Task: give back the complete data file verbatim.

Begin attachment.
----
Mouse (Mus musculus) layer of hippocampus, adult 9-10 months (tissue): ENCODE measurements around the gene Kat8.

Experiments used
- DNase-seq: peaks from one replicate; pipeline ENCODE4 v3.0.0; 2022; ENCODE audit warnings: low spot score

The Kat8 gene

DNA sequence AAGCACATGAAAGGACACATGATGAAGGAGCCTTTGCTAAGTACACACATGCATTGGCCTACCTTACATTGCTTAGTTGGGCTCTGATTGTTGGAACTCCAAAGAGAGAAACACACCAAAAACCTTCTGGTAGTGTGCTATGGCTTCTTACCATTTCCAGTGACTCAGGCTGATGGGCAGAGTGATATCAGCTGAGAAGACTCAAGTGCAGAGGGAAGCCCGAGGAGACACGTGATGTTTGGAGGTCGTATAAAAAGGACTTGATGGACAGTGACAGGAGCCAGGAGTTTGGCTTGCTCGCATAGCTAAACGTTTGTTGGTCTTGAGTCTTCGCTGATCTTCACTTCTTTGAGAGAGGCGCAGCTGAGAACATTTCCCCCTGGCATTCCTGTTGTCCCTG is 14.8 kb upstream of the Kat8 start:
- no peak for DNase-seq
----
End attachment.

Mouse (Mus musculus) layer of hippocampus, adult 9-10 months (tissue): ENCODE measurements around the gene Kat8.

Experiments used
- DNase-seq: peaks from one replicate; pipeline ENCODE4 v3.0.0; 2022; ENCODE audit warnings: low spot score

The Kat8 gene

DNA sequence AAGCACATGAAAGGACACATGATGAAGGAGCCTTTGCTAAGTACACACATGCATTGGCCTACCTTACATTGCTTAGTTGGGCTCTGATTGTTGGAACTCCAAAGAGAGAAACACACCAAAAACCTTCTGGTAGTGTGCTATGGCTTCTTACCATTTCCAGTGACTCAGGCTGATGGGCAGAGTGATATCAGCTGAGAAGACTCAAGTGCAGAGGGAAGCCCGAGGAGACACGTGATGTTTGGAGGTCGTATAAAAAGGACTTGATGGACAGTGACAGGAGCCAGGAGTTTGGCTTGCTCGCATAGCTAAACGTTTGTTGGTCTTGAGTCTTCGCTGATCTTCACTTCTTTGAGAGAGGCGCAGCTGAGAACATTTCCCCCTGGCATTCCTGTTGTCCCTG is 14.8 kb upstream of the Kat8 start:
- no peak for DNase-seq